It may be now asked, whether the Apostle wholly condemns the use of gold in adorning the body. Were any one to urge these words, it may be said, that he prohibits precious garments no less than gold; for he immediately adds, the putting on of apparel, or, of clothes. But it would be an immoderate strictness wholly to forbid neatness and elegance in clothing. If the material is said to be too sumptuous, the Lord has created it; and we know that skill in art has proceeded from him. Then Peter did not intend to condemn every sort of ornament, but the evil of vanity, to which women are subject. Two things are to be regarded in clothing, usefulness and decency; and what decency requires is moderation and modesty. Were, then, a woman to go forth with her hair wantonly curled and decked, and make an extravagant display, her vanity could not be excused. They who object and say, that to clothe one's-self in this or that manner is an indifferent thing, in which all are free to do as they please, may be easily confuted; for excessive elegance and superfluous display, in short, all excesses, arise from a corrupted mind. Besides, ambition, pride, affectation of display, and all things of this kind, are not indifferent things. Therefore they whose minds are purified from all vanity, will duly order all things, so as not to exceed moderation.
4 But let it be the hidden, man of the heart The contrast here ought to be carefully observed. Cato said, that they who are anxiously engaged in adorning the body, neglect the adorning of the mind: so Peter, in order to restrain this desire in women, introduces a remedy, that they are to devote themselves to the cultivation of their minds. The word heart, no doubt means the whole soul. He at the same time shews in what consists the spiritual adorning of women, even in the incorruptness of a meek and quiet spirit "Incorruptness," as I think, is set in opposition to things which fade and vanish away, things which serve to adorn the body. Therefore the version of Erasmus departs from the real meaning. In short, Peter means that the ornament of the soul is not like a fading flower, nor consists in vanishing splendor, but is incorruptible. By mentioning quiet and a tranquil spirit, he marks out what especially belongs to women; for nothing becomes them more than a placid and a sedate temper of mind.  For we know how outrageous a being is an imperious and a self-willed woman. And further, nothing is more fitted to correct the vanity of which Peter speaks than a placid quietness of spirit.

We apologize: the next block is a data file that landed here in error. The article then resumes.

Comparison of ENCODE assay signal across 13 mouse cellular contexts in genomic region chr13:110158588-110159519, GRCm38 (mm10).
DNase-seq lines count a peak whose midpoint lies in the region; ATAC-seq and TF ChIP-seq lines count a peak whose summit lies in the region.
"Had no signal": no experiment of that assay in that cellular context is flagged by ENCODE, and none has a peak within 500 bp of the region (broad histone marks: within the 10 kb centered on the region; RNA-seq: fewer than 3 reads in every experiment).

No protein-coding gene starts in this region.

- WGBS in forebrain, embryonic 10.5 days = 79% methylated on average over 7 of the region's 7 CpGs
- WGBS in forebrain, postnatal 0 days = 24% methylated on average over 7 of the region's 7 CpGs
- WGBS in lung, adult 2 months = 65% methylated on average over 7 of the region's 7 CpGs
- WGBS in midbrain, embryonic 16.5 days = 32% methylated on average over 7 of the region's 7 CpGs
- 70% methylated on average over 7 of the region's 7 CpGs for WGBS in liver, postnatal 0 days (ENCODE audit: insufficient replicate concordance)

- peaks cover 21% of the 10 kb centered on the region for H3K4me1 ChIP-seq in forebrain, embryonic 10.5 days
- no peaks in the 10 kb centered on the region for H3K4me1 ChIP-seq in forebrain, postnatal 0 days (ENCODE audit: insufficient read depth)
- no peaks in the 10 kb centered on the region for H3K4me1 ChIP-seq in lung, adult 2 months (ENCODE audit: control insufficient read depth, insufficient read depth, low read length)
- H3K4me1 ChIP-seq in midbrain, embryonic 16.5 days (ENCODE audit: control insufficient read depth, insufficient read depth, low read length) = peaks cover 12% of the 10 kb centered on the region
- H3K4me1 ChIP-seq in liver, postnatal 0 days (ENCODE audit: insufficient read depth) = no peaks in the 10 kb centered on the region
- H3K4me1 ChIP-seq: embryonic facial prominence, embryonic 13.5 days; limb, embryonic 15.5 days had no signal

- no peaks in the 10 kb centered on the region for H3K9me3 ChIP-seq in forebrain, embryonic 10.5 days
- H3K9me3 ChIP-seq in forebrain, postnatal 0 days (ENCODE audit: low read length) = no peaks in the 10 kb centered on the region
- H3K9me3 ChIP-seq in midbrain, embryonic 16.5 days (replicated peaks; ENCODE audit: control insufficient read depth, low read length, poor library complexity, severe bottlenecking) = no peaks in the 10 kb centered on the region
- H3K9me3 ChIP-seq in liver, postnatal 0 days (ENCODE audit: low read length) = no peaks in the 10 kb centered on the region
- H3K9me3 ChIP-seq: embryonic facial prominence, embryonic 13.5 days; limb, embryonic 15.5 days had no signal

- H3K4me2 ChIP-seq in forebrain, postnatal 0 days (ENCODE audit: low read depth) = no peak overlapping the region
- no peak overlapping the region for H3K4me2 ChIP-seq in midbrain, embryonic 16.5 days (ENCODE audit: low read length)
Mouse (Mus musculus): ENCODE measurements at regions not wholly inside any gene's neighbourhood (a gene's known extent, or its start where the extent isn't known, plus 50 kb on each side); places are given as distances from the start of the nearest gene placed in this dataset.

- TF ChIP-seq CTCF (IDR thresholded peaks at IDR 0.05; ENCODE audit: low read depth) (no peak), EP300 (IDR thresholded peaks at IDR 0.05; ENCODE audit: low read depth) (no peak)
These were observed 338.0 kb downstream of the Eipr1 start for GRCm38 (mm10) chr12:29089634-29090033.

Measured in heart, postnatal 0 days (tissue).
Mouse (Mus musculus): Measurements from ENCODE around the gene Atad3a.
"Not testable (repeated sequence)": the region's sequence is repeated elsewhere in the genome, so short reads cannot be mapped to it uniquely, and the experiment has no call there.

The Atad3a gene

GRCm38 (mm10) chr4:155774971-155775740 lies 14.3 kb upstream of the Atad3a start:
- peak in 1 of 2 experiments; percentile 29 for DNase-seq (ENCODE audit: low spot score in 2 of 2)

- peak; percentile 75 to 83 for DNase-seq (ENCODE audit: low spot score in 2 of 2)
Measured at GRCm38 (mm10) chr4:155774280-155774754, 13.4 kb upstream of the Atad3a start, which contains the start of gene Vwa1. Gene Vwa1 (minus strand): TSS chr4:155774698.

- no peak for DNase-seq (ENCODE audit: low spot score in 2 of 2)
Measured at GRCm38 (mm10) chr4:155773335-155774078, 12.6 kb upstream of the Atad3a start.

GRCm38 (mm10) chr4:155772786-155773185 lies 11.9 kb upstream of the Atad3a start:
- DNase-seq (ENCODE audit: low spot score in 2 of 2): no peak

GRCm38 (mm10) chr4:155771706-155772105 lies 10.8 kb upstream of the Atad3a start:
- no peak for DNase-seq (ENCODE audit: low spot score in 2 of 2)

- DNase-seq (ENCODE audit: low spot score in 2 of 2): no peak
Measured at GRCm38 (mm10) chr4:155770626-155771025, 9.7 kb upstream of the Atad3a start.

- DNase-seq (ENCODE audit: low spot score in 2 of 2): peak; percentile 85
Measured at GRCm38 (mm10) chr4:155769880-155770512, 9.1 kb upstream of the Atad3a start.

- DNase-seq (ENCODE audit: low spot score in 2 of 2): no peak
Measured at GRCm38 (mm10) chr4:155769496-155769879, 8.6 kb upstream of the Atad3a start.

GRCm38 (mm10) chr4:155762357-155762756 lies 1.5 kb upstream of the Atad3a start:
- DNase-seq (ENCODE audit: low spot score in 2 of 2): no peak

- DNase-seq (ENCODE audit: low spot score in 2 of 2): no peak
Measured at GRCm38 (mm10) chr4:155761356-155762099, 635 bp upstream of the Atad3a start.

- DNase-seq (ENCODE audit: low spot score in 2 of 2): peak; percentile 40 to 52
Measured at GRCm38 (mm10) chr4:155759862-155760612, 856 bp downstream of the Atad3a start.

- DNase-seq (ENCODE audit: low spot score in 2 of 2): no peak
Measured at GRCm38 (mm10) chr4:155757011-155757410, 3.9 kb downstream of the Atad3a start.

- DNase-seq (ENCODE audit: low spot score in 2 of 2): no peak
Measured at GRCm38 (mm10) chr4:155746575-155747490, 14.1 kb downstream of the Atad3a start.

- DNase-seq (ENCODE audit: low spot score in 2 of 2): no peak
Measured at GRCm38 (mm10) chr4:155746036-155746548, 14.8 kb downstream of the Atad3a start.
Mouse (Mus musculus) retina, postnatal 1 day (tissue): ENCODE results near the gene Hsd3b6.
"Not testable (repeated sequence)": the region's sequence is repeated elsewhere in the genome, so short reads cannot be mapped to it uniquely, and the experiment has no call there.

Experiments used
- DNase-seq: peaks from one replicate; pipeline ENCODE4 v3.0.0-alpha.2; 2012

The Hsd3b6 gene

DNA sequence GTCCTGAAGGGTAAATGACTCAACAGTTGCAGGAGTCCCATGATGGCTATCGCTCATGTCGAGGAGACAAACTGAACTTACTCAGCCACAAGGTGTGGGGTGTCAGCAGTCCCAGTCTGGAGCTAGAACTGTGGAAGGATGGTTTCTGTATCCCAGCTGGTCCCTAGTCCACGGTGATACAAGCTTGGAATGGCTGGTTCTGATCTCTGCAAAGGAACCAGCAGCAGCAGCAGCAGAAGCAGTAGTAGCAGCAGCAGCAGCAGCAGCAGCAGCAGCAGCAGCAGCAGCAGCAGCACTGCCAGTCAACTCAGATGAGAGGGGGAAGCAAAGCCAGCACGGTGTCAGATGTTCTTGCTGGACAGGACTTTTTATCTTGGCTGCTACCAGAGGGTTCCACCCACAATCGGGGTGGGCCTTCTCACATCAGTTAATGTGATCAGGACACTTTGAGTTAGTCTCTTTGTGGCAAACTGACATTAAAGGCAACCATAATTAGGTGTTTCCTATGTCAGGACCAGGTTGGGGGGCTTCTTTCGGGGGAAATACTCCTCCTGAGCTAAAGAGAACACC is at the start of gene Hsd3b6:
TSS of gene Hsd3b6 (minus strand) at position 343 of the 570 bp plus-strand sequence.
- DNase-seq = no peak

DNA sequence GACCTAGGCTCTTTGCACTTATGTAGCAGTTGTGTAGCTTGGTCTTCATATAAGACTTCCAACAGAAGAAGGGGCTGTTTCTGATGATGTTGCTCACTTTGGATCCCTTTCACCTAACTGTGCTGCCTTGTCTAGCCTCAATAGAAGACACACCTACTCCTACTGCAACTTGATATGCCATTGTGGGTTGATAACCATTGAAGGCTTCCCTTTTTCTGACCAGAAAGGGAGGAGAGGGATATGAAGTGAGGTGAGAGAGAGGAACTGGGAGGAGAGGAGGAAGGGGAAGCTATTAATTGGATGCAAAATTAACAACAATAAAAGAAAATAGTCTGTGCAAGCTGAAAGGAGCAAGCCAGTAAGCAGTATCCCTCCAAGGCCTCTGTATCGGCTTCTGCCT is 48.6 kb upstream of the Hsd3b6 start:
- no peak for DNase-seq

What follows, that it is in the sight of God of great price, may be referred to the whole previous sentence as well as to the word spirit; the meaning indeed will remain the same. For why do women take so much care to adorn themselves, except that they may turn the eyes of men on themselves? But Peter, on the contrary, bids them to be more anxious for what is before God of a great price.
 The best construction is to regard "adorning," or ornament, as understood after "incorruptible:" "But the hidden man of the heart, clothed in (or with) the incorruptible adorning of a mild and quiet spirit." "Mild" or meek, not given to passion or wrath, patient, not proud nor arrogant; quiet, peaceable, not garrulous, not turbulent, nor given to strife and contention. -- Ed.